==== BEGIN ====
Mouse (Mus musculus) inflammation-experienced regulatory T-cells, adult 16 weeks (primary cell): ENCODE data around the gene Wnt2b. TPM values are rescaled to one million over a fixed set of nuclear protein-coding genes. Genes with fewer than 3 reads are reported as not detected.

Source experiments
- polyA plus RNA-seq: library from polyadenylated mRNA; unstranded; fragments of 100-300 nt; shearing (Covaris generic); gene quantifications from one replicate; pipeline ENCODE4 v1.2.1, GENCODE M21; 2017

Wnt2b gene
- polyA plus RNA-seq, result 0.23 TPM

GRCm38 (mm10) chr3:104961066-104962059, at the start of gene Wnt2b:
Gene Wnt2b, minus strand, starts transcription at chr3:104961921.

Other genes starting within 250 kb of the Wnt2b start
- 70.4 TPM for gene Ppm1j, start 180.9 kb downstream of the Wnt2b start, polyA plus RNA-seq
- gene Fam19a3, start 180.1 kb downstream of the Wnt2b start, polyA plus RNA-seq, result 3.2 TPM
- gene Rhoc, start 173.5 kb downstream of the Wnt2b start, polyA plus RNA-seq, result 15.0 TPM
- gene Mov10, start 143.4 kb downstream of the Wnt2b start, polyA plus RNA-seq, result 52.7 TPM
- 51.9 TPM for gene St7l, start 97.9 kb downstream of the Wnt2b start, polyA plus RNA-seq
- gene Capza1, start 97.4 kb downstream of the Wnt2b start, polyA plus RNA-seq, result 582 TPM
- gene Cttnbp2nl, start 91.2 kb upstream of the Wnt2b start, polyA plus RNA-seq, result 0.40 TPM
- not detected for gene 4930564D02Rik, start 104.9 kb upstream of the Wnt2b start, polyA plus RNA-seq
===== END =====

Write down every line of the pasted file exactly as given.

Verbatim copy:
Mouse (Mus musculus) inflammation-experienced regulatory T-cells, adult 16 weeks (primary cell): ENCODE data around the gene Wnt2b. TPM values are rescaled to one million over a fixed set of nuclear protein-coding genes. Genes with fewer than 3 reads are reported as not detected.

Source experiments
- polyA plus RNA-seq: library from polyadenylated mRNA; unstranded; fragments of 100-300 nt; shearing (Covaris generic); gene quantifications from one replicate; pipeline ENCODE4 v1.2.1, GENCODE M21; 2017

Wnt2b gene
- polyA plus RNA-seq, result 0.23 TPM

GRCm38 (mm10) chr3:104961066-104962059, at the start of gene Wnt2b:
Gene Wnt2b, minus strand, starts transcription at chr3:104961921.

Other genes starting within 250 kb of the Wnt2b start
- 70.4 TPM for gene Ppm1j, start 180.9 kb downstream of the Wnt2b start, polyA plus RNA-seq
- gene Fam19a3, start 180.1 kb downstream of the Wnt2b start, polyA plus RNA-seq, result 3.2 TPM
- gene Rhoc, start 173.5 kb downstream of the Wnt2b start, polyA plus RNA-seq, result 15.0 TPM
- gene Mov10, start 143.4 kb downstream of the Wnt2b start, polyA plus RNA-seq, result 52.7 TPM
- 51.9 TPM for gene St7l, start 97.9 kb downstream of the Wnt2b start, polyA plus RNA-seq
- gene Capza1, start 97.4 kb downstream of the Wnt2b start, polyA plus RNA-seq, result 582 TPM
- gene Cttnbp2nl, start 91.2 kb upstream of the Wnt2b start, polyA plus RNA-seq, result 0.40 TPM
- not detected for gene 4930564D02Rik, start 104.9 kb upstream of the Wnt2b start, polyA plus RNA-seq